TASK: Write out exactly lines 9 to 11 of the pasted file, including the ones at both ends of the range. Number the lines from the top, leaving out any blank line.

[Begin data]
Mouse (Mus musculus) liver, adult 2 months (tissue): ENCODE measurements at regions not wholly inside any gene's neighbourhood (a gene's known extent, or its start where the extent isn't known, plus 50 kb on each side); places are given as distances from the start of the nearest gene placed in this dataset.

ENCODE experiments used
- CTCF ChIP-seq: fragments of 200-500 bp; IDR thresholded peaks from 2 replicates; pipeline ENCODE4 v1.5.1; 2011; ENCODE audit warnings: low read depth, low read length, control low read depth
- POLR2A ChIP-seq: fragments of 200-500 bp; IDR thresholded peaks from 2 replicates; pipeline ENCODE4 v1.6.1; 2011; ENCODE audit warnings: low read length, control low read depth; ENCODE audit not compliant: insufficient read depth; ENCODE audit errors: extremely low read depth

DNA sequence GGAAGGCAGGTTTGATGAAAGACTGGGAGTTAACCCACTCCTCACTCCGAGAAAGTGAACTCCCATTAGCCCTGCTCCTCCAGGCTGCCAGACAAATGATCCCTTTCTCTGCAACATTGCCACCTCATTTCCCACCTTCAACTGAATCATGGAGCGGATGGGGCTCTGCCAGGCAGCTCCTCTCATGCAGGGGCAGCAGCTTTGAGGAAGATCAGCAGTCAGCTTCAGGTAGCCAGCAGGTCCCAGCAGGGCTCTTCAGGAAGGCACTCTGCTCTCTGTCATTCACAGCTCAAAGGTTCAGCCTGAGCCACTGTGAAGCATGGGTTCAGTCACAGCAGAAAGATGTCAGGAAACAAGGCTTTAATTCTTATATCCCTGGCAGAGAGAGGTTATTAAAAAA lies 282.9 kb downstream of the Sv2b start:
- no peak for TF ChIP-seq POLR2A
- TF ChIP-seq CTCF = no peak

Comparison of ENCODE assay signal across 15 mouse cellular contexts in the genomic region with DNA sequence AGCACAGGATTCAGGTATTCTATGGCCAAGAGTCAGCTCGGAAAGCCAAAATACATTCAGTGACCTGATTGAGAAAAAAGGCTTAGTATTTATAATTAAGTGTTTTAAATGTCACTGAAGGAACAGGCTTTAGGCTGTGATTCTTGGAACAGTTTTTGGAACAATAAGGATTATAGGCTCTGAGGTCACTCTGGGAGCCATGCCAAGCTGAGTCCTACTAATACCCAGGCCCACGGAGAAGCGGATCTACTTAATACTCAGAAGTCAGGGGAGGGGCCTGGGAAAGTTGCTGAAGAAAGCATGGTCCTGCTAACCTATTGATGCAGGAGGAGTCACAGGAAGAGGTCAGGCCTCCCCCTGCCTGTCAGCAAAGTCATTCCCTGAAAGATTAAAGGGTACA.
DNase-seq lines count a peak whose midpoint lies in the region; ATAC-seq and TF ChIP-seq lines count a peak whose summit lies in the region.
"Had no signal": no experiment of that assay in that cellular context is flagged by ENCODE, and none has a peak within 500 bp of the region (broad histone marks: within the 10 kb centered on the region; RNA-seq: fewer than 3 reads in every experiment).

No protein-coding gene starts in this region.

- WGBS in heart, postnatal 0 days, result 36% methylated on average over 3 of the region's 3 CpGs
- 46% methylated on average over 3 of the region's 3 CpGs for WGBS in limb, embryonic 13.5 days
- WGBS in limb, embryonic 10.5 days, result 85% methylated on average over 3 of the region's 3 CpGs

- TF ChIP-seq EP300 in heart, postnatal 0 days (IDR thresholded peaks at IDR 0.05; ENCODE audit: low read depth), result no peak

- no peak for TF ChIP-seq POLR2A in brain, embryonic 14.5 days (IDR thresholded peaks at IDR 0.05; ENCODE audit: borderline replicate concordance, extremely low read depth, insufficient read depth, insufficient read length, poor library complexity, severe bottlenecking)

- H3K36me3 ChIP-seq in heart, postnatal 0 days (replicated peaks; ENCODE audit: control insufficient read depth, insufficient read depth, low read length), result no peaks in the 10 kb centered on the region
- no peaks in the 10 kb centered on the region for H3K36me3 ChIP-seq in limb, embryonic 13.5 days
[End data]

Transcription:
DNase-seq lines count a peak whose midpoint lies in the region; ATAC-seq and TF ChIP-seq lines count a peak whose summit lies in the region.
"Had no signal": no experiment of that assay in that cellular context is flagged by ENCODE, and none has a peak within 500 bp of the region (broad histone marks: within the 10 kb centered on the region; RNA-seq: fewer than 3 reads in every experiment).

No protein-coding gene starts in this region.